Getting started – divorce in a nutshell
Divorce is often a bewildering, costly and stressful event in people’s lives. It is vitally important that the paperwork is correctly prepared ensuring that the process is as smooth and hassle-free as possible.
Although it is perfectly possible for a non-lawyer to draft the petition and associated paperwork, very few legal professionals recommend this approach. This is not because they are trying to monopolise the work and make money from you but, instead, most divorce lawyers have an in-depth knowledge of the divorce process and the potential pitfalls. Therefore, they can prepare documentation that will pass a district judge’s scrutiny first time, thus ensuring there are no unnecessary delays nor trips to the court to rectify drafting mistakes!
Some quick definitions
Petitioner – The person who applies for the divorce.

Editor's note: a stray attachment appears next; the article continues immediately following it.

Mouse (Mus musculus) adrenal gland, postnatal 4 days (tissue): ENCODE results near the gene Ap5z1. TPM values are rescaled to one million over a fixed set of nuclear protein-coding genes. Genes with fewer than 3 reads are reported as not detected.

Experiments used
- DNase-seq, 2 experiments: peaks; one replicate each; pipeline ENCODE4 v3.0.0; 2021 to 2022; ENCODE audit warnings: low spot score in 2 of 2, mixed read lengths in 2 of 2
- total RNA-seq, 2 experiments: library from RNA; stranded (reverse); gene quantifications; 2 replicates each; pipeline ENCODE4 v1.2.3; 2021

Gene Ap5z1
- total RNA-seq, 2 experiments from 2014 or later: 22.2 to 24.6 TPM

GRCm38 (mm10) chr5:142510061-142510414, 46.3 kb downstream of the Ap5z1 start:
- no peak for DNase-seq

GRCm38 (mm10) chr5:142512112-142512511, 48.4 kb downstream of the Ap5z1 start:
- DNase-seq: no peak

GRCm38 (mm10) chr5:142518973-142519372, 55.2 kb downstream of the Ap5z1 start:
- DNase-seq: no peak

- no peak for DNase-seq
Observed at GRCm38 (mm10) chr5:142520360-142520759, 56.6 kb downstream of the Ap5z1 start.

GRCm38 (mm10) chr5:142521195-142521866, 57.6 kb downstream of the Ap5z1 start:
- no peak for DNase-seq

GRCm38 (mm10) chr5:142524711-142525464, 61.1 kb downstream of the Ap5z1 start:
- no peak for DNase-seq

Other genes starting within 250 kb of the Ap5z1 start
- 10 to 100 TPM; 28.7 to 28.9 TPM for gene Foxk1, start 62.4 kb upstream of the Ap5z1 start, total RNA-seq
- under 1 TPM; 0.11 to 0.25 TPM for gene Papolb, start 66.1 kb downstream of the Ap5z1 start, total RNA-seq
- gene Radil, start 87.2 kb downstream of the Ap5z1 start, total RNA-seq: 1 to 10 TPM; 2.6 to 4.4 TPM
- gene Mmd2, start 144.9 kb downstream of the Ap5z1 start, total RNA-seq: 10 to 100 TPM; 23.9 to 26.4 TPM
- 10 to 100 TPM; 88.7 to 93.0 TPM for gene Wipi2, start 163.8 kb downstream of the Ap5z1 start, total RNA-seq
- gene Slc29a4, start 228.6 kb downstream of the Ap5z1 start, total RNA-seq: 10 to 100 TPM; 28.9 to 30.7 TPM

Respondent – The other person in divorce proceedings upon whom the divorce petition is served.
In order to start divorce proceedings in England and Wales, you must meet the following criteria:
- You must have been married for at least 12 months; and
- One of you must be resident in England and Wales (i.e. live there permanently). Alternatively, one of you must be domiciled in England and Wales (i.e. regard either as your home country).
Express Divorce only deal with uncontested divorces. Therefore, it is vitally important that, in addition to the above criteria, you and your spouse also agree upon the grounds for divorce.
Through the petition, a petitioner must satisfy a judge that their marriage has ‘irretrievably broken down.’
To demonstrate that a marriage has irretrievably broken down, a petitioner must prove one or more (normally, only one) of the following facts:
- Unreasonable behaviour;
- 2 years’ separation;
- 5 years’ separation;
A substantial number of petitioners issue divorce proceedings based on the fact of unreasonable behaviour. There is no definitive list of unreasonable behaviour and the statement of case in a petition does not need to be particularly ‘over the top.’ Normally, 3 or 4 examples of behaviour are enough to satisfy a judge that the marriage has broken down.